This clip is pure vaudeville: it could take place in 1926 or 1976 or 1996. It’s a timeless setup: an agent, a client, and the bone-deep desperation that is show-business. As with the Orson Welles joke, much of the humor lies in the performance, in the sing-songy way guest Phil Hartman (poor Phil Hartman) enthuses that Jay is his favorite “guy or gal?” before conceding, “Sorry. I thought you were the Pat character from Saturday Night Live. Is it a man? Is it a woman? Who cares? The kids seem to like it—to a point. And what’s with airline peanuts these days? It’s like you need a wrench to open the bag!” In this world, even agents do shtick.


In a bid to reconnect with his early, abandoned idealism Jay finally shows his student film to his shocked and horrified friends and family. “Eyes On The Prize” nails the dour pretentiousness of student film. It nails the incoherent juxtaposition of high and low art, the amateurish but fevered interplay between random silliness and wonderfully misplaced grand artistic statements. The Kool-Aid Man, Hiroshima, Singin In The Rain: they’re all just grist for the mill in Jay’s muddled, young mind. It cares enough to get the details right, like the racetrack in Jay’s college dorm (a callback from an earlier scene) and the flat, vaguely contemptuous manner Jay’s sour-tongued ex-wife mispronounces the name of his character at the very end.

I find myself thinking of Jay Sherman’s student film fairly often. I don’t think it’s too much of a stretch to call it the definitive parody of pretentious student films.


It takes more than a trip back in the wayback machine, however, to restore Jay’s fading lust for life. Jay decides that the only thing that can rehabilitate his reputation and get him his old job back is to win a Pulitzer Prize. So, in an extended homage to Mr. Smith Goes To Washington, Jay goes on “English For Cab Drivers” (where he earlier taught relevant phrases like “My life is a living hell. The only thing that gets me through the day is lithium“) and, like James Stewart filibustering for his life at the end of Frank Capra’s patriotic classic, issues a furious manifesto. He’s willing to make a grand stand for what he believes in.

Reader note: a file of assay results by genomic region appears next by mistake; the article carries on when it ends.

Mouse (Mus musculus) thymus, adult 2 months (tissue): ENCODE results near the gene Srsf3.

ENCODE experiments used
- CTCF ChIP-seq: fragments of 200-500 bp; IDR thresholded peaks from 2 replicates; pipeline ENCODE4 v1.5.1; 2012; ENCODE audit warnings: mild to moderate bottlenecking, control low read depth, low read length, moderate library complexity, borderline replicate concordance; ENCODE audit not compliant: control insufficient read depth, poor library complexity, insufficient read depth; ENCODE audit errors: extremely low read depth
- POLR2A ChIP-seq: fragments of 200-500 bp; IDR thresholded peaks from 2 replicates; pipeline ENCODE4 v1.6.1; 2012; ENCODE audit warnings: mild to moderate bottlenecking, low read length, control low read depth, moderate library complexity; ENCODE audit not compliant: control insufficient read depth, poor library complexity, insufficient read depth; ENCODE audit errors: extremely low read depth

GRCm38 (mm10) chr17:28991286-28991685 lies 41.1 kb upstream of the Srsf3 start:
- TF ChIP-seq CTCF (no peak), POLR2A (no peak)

Jay’s answers for fixing the enduring problem that is American commercial film are as wise as they are commonsensical. Addressing a vast, unknowable TV and movie audience, Jay pleads, “If you stop going to bad movies, they’ll stop making bad movies. If the movie used to be a TV show just don’t go. After roman numeral two, give it a rest. If it’s a remake of a classic, rent the classic!” If only we had listened!

As Jay’s pretentious film professor lustily informs him, some were meant to create, others to tear down what others have created. It is Jay’s fate, as his professor memorably puts it, to nitpick what others have poured their hearts and souls into. For Jay, being a film critic isn’t just a job, it’s an existential destiny; no wonder the universe takes such malicious glee in perpetually knocking him down to size.


Stray observations:

  • “Who can survive Rhinestone? He’s not human, I tell ya!”
  • How creepy was that unfortunately phallic, melting Jay Sherman ice sculpture in the party scene?
  • “Mr. Sherman, I’m from a disreputable newspaper tabloid and I won’t need a bit more of your time.”
  • “You look like a busker who has lost his didgeridoo.”
  • “Tomorrow this essay will be in every major newspaper but I will reach more people by appearing on this low-rated cable TV show.”
  • “Please keep talking! The spray makes me feel like I’m at Coney Island!”